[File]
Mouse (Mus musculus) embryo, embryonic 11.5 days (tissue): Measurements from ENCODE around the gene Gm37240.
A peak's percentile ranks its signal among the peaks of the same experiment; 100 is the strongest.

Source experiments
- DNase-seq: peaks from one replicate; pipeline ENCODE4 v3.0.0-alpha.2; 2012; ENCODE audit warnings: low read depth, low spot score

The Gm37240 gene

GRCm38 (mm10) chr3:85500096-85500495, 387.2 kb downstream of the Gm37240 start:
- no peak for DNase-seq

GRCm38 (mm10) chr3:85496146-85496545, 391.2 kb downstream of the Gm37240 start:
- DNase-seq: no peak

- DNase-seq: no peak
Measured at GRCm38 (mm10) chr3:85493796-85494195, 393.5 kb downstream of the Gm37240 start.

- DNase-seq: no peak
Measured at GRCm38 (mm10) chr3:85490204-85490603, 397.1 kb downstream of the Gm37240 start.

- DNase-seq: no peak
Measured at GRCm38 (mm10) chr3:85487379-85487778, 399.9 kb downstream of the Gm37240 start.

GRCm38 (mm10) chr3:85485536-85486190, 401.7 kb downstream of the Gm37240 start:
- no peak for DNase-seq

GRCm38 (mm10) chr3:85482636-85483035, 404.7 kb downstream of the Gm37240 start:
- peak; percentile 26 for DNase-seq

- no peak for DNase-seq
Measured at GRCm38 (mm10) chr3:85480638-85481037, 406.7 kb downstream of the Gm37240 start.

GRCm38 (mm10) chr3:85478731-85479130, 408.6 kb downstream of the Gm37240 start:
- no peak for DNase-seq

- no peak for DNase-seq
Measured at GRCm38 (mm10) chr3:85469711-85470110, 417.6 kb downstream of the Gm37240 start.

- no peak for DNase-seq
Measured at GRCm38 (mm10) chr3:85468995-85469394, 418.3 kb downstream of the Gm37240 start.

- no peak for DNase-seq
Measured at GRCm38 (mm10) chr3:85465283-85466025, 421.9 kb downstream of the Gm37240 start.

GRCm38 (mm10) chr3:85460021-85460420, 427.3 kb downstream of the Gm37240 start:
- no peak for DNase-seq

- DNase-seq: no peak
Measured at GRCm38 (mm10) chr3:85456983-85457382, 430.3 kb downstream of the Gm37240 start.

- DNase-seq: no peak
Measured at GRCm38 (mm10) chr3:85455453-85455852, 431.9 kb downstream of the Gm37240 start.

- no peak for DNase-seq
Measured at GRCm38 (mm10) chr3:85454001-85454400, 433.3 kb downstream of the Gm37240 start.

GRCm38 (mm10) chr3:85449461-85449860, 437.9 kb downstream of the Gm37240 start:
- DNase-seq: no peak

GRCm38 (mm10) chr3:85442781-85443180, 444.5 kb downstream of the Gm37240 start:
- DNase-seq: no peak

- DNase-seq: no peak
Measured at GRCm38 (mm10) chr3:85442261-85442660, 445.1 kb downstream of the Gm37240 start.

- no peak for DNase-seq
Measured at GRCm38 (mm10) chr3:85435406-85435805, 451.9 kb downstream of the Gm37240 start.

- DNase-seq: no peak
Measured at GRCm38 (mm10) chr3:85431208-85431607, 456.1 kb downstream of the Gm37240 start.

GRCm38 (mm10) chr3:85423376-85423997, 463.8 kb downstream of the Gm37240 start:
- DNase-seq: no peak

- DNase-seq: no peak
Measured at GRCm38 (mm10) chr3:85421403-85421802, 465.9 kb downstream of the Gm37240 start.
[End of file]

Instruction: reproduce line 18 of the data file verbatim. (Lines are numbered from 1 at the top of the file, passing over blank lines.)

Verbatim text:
GRCm38 (mm10) chr3:85482636-85483035, 404.7 kb downstream of the Gm37240 start: